WHY MARY M. HUDGENS, PLLC?

WANT TO GROW?

WANT TO TALK

Call us at 817.405.3374

Email us at contactus@maryhudgenscpa.com

STAY IN TOUCH

Sign up for Alerts, Notices, and Updates.

Mary M. Hudgens, PLLC. Proudly created with www.panopticapps.com

September 30, 2019

Please reload

Recent Posts

Estate Planning Essentials

November 18, 2019

1/10
Please reload

Featured Posts

College and credit cards: A good mix?

August 6, 2018

Credit cards are easy to get, but managing their use is a learned behavior. We live in a plastic card society whether it may be a debit or credit card. It seems many of the younger generation do not even use paper checks, so this question of having a credit card for college is an important decision. Parents will need to educate their child on the proper use of credit cards and how interest rates compound on unpaid balances.

If you've gone back and forth about whether or not it's a good idea to send your child to college with a credit card, you aren't alone. Opinions are divided, both among parents and financial advisors. The outcome depends on the kids and the parents.

 

On one hand, there's a potential that everyone will benefit. If your child uses the card for budgeted expenses and then pays off the balance each month, they'll start to build good credit history. You'll sleep better knowing your child has a credit source in case of emergencies.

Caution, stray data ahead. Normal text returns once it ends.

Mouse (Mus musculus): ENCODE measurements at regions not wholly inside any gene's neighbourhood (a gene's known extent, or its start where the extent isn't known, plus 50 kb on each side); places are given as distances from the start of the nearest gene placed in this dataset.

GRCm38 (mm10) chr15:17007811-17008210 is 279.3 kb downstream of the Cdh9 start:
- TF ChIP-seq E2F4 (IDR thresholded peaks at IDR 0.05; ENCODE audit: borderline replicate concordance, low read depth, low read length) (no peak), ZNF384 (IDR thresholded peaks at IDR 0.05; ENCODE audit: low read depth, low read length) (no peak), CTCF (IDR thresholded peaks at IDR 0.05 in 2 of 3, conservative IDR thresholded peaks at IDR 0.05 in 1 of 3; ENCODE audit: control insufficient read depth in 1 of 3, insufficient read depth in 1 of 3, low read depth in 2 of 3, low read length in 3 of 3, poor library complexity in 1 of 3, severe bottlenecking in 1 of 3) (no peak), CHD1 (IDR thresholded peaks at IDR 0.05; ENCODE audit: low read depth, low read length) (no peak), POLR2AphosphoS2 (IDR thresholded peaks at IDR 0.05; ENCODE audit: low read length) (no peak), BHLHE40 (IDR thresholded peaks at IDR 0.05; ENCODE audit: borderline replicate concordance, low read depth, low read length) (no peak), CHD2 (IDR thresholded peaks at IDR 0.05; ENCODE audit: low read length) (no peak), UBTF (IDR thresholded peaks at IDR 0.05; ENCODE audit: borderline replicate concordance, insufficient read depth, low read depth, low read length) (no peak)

On the other hand, if your child isn't used to managing money or living within a budget, they might fail to make payments on time and end up with bad credit history. Worse, you may have to step in to bail them out.

 

Here are some tips to help minimize the risk of your child's credit card experience going south:

 

  • Set ground rules. Agree on what the credit card may and may not be used for while at college. Establish good habits for making timely bill payments. Put the agreement in writing and have your child sign off.

 

  • Create a budget. Talk regularly about how they are managing their expenses within the plan. There can also be credit limits set so that the card can only be used up to a certain amount.

 

  • Consider alternatives to a credit card. For at least the freshman year, think about using a prepaid credit card, or set up a checking account with a debit card. This will allow your child to gain experience managing expenses within a set budget.

 

Finally, remember you may have no say in the matter. Students are bombarded with credit card offers as soon as they enroll. Credit card companies are usually happy to issue a card to any student over age 18 in his or her own name.

Share on Facebook
Share on Twitter
Please reload

Please reload

Archive

NEWS